The roles these folks play make for somewhat unpleasant characters as the play evolves, and hardly the most mature acquaintances to acquire, but if realistic dialogue and intelligent conversation are your thing, this will be right up your alley. It's the product of New Rep's Next Voices Playwriting Fellowship program. Roone himself states that his play is about limits and boundaries: “the point wasn't always about what they read or saw, but how it made them feel about themselves...a pinch of guilt...once they questioned the trust, it had the potential to be very explosive... the effect infidelity may have on others, the ones not directly involved...causing a ripple, then creating a larger wave”. It's rather like watching someone inevitably sink into quicksand, reminiscent of the famous Norman Rockwell Saturday Evening Post cover about gossip coming back to haunt the first monger. While it's described in the program as a comedy, there's not much to elicit laughter (the audience at the performance attended was unusually unresponsive). In fact, the play deals with some serious issues such as complicity by silence, sinning by omission and when damaging information is better shared or withheld, but it stands as an incomplete play. While it flirts with such topics, they're never quite consummated.

ArtsEmerson's "Grand Parade": Passed By

The Cast of "Grand Parade"
(photo: ArtsEmerson)

The Grand Parade (of the 20th Century)” is the creation of a company from Ashfield, MA known as Double Edge Theatre, and this work is certainly that. It's a double-edged surreal collage of one hundred years of our common mythology, inspired by the art of Marc Chagall. It's quite a trip, encompassing memories and memorials of such elements as the first lunar landing, the escape artistry of Houdini, the discovery of the atomic bomb, and the JFK assassination. According to the company's Artistic Director Stacy Klein, the members of the troupe who created it viewed the past American Century as one of cataclysm and destruction; they tried to reflect this history through their own eyes as the sole means of speaking to their desires for the future. They attempted a dialogue with their future as being both simple and profound, “a choice between destruction and creation”. It ended up a bit of a mishmash of individual and collective memory of their experiences, said to be based on their investigation of Homer's Odyssey, though there wasn't any clear evidence as to this influence.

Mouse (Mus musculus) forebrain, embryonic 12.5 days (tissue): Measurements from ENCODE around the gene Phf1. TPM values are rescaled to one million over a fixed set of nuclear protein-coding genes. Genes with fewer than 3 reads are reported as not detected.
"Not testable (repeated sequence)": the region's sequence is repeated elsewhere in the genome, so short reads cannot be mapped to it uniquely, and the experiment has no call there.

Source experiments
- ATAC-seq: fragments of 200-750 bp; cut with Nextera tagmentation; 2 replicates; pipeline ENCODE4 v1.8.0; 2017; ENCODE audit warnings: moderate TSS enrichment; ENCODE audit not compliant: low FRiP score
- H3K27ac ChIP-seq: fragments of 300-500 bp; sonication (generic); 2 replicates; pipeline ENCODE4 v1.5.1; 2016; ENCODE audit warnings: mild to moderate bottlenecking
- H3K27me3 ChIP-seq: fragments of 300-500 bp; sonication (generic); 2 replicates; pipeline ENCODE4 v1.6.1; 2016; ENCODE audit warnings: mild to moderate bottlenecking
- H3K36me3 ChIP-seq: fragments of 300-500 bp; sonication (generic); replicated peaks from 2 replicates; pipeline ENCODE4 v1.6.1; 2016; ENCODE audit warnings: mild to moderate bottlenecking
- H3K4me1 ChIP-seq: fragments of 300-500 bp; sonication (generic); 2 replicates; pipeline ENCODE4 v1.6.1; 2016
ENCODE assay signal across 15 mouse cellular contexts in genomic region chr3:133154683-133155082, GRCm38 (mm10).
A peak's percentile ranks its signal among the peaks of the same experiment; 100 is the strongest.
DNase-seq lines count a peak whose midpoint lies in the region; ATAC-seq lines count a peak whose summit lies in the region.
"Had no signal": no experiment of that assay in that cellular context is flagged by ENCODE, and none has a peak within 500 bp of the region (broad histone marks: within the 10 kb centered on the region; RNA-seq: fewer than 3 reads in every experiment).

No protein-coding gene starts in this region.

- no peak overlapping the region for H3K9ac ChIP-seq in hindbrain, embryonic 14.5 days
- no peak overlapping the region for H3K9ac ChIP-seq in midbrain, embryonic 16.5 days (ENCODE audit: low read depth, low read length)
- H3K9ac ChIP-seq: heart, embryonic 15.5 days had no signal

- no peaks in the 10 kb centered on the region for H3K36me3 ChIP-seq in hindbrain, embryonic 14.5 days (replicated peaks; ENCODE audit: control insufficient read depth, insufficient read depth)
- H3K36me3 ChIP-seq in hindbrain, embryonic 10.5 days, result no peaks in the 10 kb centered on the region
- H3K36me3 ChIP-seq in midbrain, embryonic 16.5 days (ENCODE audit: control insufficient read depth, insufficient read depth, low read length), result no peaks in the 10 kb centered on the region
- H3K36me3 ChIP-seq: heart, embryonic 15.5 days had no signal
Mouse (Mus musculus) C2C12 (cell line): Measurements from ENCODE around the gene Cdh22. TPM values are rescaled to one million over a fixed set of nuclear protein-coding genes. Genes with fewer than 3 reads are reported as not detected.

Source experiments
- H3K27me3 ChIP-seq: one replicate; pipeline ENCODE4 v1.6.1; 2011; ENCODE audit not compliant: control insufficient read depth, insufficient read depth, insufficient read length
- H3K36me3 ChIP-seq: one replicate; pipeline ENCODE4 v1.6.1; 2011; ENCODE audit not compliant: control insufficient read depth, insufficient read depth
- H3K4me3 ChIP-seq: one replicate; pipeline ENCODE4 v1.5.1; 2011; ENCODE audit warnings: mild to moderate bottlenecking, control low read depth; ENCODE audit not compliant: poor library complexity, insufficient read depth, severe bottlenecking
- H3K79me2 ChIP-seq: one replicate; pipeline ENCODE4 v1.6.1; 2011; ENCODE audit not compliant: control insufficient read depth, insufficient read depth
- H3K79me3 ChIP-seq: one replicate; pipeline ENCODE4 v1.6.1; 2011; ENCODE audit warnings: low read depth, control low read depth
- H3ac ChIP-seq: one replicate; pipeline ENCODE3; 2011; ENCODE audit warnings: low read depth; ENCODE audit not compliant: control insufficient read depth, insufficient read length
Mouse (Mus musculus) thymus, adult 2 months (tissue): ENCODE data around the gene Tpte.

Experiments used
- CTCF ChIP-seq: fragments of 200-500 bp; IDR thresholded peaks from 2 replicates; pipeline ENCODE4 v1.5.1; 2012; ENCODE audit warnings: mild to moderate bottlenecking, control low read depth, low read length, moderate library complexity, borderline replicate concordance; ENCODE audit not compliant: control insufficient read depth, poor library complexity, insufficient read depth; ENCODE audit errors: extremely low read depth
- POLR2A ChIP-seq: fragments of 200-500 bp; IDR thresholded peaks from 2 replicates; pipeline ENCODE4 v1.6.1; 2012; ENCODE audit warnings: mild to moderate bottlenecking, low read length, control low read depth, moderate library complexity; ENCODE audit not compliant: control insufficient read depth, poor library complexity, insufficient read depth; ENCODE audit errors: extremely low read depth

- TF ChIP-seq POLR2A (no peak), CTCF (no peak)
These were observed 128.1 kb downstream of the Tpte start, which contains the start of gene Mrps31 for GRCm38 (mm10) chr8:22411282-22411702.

The co-creators and performers of this piece were Carlos Uriona, Matthew Glassman, Hayley Brown, Jeremy Luise Eaton, Adam Bright and Milena Dabova. It was Conceived, Designed and Directed by Klein, with Music Composition by Alexander Bakshi, Sound and Projection Design by Brian Fairley, Technical Design and Direction by Adam Bright, Music and Vocal Direction by Lyudmila Bakshi, and Lighting Design by John Peitso. The Wood Scenery Design was by Jeff Bird, Mask Design by Beckie Kravetz and Puppet Design by Carroll Durand, Sarah Cormier and Nancy Milliken. All were competently accomplished, but the only standout was the Costume Design by Amanda Miller. There was also a four piece band and, at the performance attended, a fine guest vocalist, Morgan Williams.

One expected better and more immersive visual theater. Lamentably, this was not up the exacting standards of professionalism exhibited during this past season of ArtsEmerson productions. There were a few brief inspired moments (the quiet solemnity of the earliest days of the AIDS crisis, the toppling of the Berlin Wall) but by and large the effect was one of a somewhat superficial listing of unrelated events. It didn't help that the mimicry of such events was flat and amateurish. The company is to be commended for attempting to cover such a vast expanse in such a brief span of time. The program lasted just under an hour and was with us just over the weekend. One hoped to be inspired, as the song “Before the Parade Passes By” puts it, to feel one's heart coming alive again. Unfortunately, this “Grand Parade” merely passed by.